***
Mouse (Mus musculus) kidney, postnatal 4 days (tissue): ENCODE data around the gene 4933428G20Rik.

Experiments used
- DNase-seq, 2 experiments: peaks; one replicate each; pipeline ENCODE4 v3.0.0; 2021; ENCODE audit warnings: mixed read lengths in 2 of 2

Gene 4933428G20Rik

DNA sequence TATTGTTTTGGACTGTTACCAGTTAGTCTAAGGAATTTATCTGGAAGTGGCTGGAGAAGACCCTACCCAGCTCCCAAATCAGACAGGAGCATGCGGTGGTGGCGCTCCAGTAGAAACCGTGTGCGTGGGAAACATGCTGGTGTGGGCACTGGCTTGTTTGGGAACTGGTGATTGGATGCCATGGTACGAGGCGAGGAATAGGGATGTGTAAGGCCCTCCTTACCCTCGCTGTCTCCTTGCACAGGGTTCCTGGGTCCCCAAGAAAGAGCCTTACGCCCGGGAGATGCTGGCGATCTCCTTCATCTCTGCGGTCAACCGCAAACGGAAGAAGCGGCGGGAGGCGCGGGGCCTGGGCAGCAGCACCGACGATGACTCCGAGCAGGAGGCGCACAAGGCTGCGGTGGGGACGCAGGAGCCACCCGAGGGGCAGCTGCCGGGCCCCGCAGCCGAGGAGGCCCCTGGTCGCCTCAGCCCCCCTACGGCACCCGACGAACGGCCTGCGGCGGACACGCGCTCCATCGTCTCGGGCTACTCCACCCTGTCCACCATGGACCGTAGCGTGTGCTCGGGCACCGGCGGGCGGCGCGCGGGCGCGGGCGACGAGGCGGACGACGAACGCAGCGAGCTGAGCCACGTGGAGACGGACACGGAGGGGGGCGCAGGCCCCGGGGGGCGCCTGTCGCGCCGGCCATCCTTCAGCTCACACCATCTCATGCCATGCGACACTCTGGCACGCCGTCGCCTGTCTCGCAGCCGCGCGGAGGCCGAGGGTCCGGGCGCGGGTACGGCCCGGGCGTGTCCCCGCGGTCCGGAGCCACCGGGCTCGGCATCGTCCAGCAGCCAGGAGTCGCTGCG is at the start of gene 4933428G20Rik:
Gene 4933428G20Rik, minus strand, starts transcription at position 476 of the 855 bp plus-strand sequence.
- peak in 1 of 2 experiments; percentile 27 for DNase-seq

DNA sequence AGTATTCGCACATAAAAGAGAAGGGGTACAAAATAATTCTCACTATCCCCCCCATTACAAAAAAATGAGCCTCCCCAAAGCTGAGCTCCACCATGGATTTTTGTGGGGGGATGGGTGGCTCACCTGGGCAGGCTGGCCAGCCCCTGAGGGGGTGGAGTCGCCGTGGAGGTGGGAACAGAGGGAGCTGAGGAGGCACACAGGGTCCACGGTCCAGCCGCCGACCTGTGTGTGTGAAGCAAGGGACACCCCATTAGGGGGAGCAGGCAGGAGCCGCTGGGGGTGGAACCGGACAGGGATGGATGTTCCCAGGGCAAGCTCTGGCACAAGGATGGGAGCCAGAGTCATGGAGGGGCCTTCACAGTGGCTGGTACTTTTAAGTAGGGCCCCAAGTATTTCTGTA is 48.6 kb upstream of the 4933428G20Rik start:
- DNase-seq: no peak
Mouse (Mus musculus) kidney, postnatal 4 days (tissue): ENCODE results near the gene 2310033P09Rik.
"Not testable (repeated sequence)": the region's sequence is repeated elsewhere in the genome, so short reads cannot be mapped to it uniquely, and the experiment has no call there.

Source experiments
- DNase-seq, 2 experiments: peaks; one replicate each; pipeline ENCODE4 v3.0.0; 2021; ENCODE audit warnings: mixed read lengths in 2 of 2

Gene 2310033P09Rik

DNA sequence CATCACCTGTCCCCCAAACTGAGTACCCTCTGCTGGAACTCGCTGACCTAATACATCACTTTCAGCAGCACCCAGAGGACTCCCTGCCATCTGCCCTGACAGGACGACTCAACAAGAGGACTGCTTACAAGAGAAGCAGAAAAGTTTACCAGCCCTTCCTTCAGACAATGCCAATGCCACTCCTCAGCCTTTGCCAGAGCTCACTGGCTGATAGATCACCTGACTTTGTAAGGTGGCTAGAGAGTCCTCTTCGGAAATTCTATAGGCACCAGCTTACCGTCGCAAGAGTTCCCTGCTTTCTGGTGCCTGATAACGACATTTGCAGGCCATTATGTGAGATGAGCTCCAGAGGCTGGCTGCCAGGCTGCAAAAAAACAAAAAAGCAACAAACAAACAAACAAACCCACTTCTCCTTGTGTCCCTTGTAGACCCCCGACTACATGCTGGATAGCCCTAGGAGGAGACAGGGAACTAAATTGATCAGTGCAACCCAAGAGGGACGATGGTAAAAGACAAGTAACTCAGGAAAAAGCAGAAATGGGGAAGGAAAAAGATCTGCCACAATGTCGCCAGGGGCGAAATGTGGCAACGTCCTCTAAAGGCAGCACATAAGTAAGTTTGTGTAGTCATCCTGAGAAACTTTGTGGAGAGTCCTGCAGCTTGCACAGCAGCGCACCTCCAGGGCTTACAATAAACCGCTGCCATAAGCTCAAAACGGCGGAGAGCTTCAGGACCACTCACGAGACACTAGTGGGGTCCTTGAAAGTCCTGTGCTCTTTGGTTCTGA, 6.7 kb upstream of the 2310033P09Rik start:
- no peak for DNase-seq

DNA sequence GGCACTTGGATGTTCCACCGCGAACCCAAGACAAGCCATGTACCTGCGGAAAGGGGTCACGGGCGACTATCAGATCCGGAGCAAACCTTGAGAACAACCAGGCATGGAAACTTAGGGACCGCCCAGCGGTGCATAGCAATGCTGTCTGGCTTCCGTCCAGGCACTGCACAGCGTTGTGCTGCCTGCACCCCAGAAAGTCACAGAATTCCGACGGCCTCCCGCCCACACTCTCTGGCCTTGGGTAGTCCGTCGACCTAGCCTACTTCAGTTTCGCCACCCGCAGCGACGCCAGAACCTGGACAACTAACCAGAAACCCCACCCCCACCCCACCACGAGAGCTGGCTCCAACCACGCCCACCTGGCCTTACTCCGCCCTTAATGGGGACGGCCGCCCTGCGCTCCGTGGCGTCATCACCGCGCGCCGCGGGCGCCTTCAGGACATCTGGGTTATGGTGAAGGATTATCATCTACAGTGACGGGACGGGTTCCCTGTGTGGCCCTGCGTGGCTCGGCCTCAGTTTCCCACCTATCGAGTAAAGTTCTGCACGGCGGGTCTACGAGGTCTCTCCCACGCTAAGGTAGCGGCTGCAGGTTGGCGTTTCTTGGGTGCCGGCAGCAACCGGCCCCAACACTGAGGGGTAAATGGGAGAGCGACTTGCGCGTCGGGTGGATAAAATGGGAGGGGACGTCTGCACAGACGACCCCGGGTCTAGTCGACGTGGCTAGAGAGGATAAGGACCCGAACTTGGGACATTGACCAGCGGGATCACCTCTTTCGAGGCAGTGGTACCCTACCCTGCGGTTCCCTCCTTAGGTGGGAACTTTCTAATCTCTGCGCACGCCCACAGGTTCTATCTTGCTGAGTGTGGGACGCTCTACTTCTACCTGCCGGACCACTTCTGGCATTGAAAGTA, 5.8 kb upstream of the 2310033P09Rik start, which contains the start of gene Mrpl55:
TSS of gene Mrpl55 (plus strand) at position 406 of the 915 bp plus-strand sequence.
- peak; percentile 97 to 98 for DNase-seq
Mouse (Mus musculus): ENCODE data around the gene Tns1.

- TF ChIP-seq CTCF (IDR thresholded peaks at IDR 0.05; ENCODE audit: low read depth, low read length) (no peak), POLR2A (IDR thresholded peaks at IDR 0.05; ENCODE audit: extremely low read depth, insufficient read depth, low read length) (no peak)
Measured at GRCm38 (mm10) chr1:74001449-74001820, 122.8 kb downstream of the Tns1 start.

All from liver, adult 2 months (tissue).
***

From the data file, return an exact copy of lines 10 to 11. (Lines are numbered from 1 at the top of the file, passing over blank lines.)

Mouse (Mus musculus) kidney, postnatal 4 days (tissue): ENCODE results near the gene 2310033P09Rik.
"Not testable (repeated sequence)": the region's sequence is repeated elsewhere in the genome, so short reads cannot be mapped to it uniquely, and the experiment has no call there.